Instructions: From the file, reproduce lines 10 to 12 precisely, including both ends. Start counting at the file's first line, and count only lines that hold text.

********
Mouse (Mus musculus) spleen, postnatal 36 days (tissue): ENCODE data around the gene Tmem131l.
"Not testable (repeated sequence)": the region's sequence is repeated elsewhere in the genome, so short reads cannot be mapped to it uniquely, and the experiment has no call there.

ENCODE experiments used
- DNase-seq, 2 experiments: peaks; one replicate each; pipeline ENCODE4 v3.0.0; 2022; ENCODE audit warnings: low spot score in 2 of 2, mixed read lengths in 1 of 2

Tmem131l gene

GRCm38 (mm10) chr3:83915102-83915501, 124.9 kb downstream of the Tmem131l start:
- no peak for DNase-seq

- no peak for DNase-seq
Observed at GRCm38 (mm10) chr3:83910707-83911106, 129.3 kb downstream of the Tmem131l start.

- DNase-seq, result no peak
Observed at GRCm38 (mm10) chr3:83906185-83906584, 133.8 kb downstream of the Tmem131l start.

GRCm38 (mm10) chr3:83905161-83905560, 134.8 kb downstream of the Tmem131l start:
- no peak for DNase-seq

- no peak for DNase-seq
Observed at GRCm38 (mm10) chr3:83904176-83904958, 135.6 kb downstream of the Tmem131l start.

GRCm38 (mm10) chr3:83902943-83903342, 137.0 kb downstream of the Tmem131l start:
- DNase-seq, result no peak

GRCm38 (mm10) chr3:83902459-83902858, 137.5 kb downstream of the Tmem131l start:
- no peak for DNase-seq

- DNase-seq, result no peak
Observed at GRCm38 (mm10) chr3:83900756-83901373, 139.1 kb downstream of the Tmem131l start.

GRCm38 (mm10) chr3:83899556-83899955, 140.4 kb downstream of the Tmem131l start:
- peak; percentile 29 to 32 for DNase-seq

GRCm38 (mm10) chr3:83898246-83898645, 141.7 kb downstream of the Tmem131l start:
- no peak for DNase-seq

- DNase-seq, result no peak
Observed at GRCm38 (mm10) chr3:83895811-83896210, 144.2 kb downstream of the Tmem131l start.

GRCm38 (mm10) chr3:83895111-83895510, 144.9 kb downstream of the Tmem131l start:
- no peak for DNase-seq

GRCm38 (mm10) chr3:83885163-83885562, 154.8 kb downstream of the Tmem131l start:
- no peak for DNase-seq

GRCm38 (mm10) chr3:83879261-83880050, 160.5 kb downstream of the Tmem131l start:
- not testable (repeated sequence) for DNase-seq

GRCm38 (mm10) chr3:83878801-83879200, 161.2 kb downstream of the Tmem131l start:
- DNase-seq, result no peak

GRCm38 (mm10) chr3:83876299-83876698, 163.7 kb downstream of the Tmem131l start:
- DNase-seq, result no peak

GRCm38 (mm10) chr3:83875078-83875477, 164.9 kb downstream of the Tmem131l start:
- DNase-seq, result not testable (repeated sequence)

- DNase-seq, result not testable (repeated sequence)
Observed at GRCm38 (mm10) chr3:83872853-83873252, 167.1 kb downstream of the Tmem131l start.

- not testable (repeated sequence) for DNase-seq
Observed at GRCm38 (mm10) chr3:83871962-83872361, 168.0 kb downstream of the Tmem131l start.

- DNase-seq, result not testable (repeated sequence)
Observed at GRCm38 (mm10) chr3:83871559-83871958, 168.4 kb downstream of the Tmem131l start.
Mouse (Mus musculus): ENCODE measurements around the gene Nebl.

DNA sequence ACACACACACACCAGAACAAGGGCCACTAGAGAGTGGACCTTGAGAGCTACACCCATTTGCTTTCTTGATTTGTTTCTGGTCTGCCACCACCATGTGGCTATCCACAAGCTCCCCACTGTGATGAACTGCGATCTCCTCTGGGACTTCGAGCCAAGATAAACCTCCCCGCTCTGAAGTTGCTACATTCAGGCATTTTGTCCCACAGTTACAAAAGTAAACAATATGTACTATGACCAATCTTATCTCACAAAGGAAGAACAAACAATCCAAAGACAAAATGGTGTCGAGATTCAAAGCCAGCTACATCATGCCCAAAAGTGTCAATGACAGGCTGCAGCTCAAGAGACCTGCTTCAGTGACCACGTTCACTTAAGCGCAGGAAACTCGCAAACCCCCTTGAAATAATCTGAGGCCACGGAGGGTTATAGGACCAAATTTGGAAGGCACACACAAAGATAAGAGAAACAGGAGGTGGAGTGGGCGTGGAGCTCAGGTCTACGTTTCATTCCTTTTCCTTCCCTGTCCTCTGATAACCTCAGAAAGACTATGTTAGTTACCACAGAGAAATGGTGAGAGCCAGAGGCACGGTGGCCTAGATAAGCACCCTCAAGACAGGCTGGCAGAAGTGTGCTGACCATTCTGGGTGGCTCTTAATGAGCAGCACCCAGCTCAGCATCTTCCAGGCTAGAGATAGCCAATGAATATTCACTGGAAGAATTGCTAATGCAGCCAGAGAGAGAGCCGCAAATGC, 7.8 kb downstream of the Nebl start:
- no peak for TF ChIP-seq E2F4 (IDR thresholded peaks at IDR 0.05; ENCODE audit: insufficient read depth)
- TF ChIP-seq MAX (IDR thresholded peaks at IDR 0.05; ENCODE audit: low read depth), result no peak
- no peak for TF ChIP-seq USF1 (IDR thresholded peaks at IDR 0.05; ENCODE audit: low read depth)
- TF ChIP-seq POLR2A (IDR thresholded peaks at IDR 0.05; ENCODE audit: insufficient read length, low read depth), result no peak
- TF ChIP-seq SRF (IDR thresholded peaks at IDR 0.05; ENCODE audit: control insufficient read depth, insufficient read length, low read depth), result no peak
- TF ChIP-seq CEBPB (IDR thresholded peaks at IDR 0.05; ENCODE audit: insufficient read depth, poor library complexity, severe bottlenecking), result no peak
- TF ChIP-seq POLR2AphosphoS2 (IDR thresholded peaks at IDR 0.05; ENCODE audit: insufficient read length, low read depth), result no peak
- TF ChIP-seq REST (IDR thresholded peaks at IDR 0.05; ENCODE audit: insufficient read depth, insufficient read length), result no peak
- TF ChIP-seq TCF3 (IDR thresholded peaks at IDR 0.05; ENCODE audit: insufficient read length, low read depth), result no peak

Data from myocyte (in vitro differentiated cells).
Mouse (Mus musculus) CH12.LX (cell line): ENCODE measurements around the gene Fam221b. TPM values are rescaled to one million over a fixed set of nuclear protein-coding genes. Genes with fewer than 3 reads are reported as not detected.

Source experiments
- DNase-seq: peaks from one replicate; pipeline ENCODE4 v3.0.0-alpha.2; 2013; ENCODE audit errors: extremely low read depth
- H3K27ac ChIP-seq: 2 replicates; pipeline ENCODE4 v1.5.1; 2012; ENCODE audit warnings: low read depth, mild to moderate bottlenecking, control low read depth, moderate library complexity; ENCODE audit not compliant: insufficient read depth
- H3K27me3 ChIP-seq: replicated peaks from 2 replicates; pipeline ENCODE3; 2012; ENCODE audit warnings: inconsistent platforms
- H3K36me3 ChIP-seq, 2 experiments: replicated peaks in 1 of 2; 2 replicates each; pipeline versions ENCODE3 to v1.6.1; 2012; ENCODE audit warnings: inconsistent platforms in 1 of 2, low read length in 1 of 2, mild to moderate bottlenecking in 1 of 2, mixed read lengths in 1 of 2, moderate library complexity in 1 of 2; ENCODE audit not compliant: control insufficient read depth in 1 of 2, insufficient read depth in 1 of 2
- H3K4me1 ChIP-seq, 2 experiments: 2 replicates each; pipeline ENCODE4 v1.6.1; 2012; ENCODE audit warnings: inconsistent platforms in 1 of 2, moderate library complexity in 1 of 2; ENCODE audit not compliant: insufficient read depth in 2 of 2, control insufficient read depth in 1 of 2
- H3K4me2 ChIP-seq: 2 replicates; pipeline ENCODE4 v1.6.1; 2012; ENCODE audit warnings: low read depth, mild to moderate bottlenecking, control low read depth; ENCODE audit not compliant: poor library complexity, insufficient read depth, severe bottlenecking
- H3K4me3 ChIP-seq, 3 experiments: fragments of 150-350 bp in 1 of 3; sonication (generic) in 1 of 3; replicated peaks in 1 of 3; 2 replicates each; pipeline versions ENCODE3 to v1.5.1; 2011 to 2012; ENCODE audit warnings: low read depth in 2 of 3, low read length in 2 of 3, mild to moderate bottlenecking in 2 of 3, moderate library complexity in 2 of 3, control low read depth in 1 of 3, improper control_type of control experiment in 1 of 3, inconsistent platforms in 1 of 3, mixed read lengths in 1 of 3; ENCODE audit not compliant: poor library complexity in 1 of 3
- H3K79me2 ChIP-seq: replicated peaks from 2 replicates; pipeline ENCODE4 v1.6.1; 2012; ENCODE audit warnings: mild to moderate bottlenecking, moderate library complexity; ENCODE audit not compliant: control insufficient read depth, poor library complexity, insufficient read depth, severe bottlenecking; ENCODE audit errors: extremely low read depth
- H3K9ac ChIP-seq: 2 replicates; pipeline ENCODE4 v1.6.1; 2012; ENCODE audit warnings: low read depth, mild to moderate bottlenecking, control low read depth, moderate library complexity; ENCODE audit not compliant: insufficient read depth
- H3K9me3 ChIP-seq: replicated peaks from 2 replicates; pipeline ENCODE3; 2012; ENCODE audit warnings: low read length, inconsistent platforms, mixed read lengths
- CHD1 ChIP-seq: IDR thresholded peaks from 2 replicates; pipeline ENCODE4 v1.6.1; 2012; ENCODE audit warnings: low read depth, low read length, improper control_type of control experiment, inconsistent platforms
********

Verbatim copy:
- DNase-seq, result no peak
Observed at GRCm38 (mm10) chr3:83906185-83906584, 133.8 kb downstream of the Tmem131l start.

GRCm38 (mm10) chr3:83905161-83905560, 134.8 kb downstream of the Tmem131l start: